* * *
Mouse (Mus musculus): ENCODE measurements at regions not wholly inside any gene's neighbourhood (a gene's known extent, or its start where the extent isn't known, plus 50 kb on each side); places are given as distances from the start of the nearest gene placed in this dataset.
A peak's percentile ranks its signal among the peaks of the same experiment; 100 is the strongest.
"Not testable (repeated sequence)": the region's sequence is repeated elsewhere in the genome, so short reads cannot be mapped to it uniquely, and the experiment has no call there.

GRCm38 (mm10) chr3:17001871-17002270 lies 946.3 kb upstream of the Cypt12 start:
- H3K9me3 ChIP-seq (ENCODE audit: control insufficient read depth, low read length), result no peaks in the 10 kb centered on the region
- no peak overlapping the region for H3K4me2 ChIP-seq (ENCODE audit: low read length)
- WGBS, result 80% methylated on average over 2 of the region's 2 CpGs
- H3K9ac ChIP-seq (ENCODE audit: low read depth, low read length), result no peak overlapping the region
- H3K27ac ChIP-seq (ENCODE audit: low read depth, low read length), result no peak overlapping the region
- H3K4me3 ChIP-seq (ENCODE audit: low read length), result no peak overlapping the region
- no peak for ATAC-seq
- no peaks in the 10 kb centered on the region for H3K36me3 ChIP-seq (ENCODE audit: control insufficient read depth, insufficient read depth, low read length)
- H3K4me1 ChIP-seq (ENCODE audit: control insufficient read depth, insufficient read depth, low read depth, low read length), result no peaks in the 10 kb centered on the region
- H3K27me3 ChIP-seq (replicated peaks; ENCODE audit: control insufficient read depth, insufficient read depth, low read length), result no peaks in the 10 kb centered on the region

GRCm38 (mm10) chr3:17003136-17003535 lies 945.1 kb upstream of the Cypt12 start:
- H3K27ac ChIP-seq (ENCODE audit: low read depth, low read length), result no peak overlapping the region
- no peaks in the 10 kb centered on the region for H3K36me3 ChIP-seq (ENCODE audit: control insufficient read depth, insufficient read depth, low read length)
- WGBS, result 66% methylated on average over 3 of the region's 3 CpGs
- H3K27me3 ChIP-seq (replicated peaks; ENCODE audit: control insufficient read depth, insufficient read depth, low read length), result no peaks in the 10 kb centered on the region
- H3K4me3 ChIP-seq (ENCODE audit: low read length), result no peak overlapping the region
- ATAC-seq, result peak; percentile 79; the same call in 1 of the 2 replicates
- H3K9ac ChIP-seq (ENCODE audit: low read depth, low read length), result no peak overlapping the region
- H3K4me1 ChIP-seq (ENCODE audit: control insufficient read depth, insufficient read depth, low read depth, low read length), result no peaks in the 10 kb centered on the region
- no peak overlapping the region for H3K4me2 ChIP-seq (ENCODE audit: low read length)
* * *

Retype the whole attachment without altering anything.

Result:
Mouse (Mus musculus): ENCODE measurements at regions not wholly inside any gene's neighbourhood (a gene's known extent, or its start where the extent isn't known, plus 50 kb on each side); places are given as distances from the start of the nearest gene placed in this dataset.
A peak's percentile ranks its signal among the peaks of the same experiment; 100 is the strongest.
"Not testable (repeated sequence)": the region's sequence is repeated elsewhere in the genome, so short reads cannot be mapped to it uniquely, and the experiment has no call there.

GRCm38 (mm10) chr3:17001871-17002270 lies 946.3 kb upstream of the Cypt12 start:
- H3K9me3 ChIP-seq (ENCODE audit: control insufficient read depth, low read length), result no peaks in the 10 kb centered on the region
- no peak overlapping the region for H3K4me2 ChIP-seq (ENCODE audit: low read length)
- WGBS, result 80% methylated on average over 2 of the region's 2 CpGs
- H3K9ac ChIP-seq (ENCODE audit: low read depth, low read length), result no peak overlapping the region
- H3K27ac ChIP-seq (ENCODE audit: low read depth, low read length), result no peak overlapping the region
- H3K4me3 ChIP-seq (ENCODE audit: low read length), result no peak overlapping the region
- no peak for ATAC-seq
- no peaks in the 10 kb centered on the region for H3K36me3 ChIP-seq (ENCODE audit: control insufficient read depth, insufficient read depth, low read length)
- H3K4me1 ChIP-seq (ENCODE audit: control insufficient read depth, insufficient read depth, low read depth, low read length), result no peaks in the 10 kb centered on the region
- H3K27me3 ChIP-seq (replicated peaks; ENCODE audit: control insufficient read depth, insufficient read depth, low read length), result no peaks in the 10 kb centered on the region

GRCm38 (mm10) chr3:17003136-17003535 lies 945.1 kb upstream of the Cypt12 start:
- H3K27ac ChIP-seq (ENCODE audit: low read depth, low read length), result no peak overlapping the region
- no peaks in the 10 kb centered on the region for H3K36me3 ChIP-seq (ENCODE audit: control insufficient read depth, insufficient read depth, low read length)
- WGBS, result 66% methylated on average over 3 of the region's 3 CpGs
- H3K27me3 ChIP-seq (replicated peaks; ENCODE audit: control insufficient read depth, insufficient read depth, low read length), result no peaks in the 10 kb centered on the region
- H3K4me3 ChIP-seq (ENCODE audit: low read length), result no peak overlapping the region
- ATAC-seq, result peak; percentile 79; the same call in 1 of the 2 replicates
- H3K9ac ChIP-seq (ENCODE audit: low read depth, low read length), result no peak overlapping the region
- H3K4me1 ChIP-seq (ENCODE audit: control insufficient read depth, insufficient read depth, low read depth, low read length), result no peaks in the 10 kb centered on the region
- no peak overlapping the region for H3K4me2 ChIP-seq (ENCODE audit: low read length)